Five Things to Know About A Chart of Accounts

Five Things to Know About A Chart of Accounts

In a recent webinar with Early Growth Financial Services’ VP of Operations, Ryan Johnson, we reviewed the importance of building a Charts of Accounts (COA) as an essential part of building up your startup accounting function. You can access the deck here, click below to view the recording or read on for a summary.

1. What is a Chart of Accounts (COA)?

In simple terms, a chart of accounts is an indexed list of all the different account classifications for your organization’s expenses. A COA is targeted to your company’s specific revenue streams and forms the core of your accounts chart system.

2. Why do you need a Chart of Accounts?

Your COA helps you track and report each class of data for which you spend or receive funds. It should align with your business’ financial structure and provide the level of detail you need in your financial statements.

3. What is included in a COA?

COAs have 6 essential categories of funds to track.

For more details on what is included in each category, take a look at our previous post: Creating Your Chart of Accounts.

4. What’s the deal with all the numbers?

Once you are comfortable with your main categories, you need to create a numbering system for your COA. These are usually 4 digits long. The convention is that each category of accounts shares its first two digits, while the following digits denote subcategories. For example, you might use a series of numbers beginning with 1,000 for assets (with 1,001 for the cash subcategory), while starting with 2,000 for your liabilities (and using 2,001 for your accounts payable subcategory).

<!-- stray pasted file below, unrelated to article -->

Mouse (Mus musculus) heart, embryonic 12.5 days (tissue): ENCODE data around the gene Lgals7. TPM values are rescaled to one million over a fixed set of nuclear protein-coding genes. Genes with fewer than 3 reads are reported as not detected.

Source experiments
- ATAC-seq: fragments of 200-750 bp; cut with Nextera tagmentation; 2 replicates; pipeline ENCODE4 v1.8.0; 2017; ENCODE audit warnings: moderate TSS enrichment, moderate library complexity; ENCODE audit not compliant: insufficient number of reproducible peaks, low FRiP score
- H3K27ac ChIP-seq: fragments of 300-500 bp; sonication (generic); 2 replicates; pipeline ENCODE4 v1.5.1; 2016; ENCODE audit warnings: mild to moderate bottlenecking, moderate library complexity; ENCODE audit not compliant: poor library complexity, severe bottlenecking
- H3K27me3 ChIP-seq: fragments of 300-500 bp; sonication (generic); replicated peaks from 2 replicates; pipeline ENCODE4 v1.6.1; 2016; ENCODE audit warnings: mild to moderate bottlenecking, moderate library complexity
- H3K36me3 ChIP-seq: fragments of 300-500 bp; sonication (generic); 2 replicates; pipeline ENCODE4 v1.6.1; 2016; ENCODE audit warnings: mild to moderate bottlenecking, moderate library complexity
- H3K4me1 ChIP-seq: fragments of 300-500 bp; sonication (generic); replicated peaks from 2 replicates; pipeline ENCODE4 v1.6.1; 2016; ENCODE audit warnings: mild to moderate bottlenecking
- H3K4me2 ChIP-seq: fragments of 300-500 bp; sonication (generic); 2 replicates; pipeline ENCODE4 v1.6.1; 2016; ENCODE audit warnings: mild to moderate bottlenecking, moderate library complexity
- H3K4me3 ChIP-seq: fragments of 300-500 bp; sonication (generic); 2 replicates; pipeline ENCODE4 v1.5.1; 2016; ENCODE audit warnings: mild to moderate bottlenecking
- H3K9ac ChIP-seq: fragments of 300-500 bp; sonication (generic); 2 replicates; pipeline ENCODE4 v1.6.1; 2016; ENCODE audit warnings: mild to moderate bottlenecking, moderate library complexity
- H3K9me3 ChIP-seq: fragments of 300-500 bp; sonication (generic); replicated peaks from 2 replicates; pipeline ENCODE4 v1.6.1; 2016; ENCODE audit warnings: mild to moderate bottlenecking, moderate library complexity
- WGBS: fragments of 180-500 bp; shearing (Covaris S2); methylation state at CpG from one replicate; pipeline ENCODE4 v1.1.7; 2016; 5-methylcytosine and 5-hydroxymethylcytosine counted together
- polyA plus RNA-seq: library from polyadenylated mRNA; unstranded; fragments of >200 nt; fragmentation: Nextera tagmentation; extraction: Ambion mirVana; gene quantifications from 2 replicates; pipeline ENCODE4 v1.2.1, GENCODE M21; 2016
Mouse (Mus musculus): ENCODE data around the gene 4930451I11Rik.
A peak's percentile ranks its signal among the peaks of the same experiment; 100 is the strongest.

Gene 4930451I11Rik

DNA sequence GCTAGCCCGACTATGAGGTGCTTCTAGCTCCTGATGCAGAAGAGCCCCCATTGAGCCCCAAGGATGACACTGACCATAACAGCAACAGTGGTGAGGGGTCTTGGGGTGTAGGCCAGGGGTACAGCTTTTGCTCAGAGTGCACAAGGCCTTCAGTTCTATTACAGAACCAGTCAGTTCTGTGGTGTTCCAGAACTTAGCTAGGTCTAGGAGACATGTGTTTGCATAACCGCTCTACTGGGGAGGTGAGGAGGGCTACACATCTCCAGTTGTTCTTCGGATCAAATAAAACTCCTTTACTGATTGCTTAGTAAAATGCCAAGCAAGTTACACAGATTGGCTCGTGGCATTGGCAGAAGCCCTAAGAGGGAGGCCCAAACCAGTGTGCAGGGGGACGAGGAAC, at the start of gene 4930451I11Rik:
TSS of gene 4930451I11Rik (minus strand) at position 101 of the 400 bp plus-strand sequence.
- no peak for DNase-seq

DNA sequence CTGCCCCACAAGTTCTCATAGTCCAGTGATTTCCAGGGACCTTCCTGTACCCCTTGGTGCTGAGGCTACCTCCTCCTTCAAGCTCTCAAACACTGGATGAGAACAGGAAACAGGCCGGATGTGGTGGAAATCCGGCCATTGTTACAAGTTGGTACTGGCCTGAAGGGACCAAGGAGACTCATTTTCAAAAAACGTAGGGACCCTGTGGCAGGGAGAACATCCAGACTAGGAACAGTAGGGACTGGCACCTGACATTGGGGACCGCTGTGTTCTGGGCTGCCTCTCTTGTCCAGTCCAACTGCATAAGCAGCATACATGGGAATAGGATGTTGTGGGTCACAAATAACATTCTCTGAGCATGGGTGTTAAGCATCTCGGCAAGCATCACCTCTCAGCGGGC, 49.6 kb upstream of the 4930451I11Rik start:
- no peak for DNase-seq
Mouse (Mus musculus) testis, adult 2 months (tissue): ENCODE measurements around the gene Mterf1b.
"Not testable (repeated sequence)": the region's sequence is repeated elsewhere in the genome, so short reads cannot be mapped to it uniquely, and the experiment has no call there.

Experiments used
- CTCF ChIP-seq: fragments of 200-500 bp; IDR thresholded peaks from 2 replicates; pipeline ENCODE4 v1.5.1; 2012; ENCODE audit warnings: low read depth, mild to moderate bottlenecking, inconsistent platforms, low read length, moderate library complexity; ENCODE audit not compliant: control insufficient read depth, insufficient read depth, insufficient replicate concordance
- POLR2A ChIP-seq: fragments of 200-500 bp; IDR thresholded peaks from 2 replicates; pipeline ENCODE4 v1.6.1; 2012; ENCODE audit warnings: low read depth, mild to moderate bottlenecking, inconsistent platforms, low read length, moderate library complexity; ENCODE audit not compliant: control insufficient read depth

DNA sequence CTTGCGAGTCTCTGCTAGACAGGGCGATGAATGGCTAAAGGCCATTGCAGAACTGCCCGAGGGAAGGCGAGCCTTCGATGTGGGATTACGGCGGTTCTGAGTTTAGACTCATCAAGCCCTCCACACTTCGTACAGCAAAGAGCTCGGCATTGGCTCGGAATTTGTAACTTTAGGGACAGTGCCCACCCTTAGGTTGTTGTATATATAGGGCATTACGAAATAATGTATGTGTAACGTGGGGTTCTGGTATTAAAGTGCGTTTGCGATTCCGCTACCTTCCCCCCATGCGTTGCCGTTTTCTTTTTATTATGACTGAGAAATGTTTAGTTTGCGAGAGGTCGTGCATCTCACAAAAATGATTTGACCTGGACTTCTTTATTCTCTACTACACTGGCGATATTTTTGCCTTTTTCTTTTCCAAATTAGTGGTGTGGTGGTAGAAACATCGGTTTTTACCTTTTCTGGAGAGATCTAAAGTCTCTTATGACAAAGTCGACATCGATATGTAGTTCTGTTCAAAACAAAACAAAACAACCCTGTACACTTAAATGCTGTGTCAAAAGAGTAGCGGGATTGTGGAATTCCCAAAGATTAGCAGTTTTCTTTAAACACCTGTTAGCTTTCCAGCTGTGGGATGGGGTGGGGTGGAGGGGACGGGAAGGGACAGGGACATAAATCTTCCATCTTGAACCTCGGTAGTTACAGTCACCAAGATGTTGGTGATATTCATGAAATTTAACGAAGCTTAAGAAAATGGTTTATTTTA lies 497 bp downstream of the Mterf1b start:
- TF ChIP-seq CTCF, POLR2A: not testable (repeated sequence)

Flesh out your COA as fully as you can, leaving room for future account categories. One key thing to remember is that it is not static. It can and should change based on if you develop new revenue streams as well as the types of expense you have change.

5. How can a COA help drive my business decisions?

While they might seem like some arcane accounting convention, the structure embedded in a COA helps you interpret your financial statements. Making it intuitive helps you glean the maximum amount of financial information from your statements in the most efficient way possible.

The way a COA is organized makes it easier for you to isolate and analyze discrete business functions. It helps you to disaggregate and understand the composition of your revenue as well as the balance between revenue and specific categories of expenses. In other words, it’s a tool that allows you to measure the value-added you are gaining from your business activities.

You don’t need to reinvent the wheel; there are COA templates available. But use them only as starting points to help you tailor yours. The purpose of a COA is the customized picture and deep insight it gives you on your business. Make sure when you set yours up that you choose accounts that are relevant to your business.

Do you need support and resources to set up your charts of accounts, or other help getting your (financial) ducks in a row? Contact Early Growth for a free 30-minute financial consultation.

 

Deborah Adeyanju is Content Strategist & Social Media Manager at Early Growth Financial Services (EGFS), an outsourced financial services firm that provides small to mid-sized companies with day-to-day accounting, strategic finance, CFO, tax, and valuation services and support. Prior to joining EGFS, Deborah spent more than a decade as an investment analyst and portfolio manager with leading financial institutions in New York, London, and Paris. Deborah is also a Chartered Financial Analyst (CFA) charterholder.

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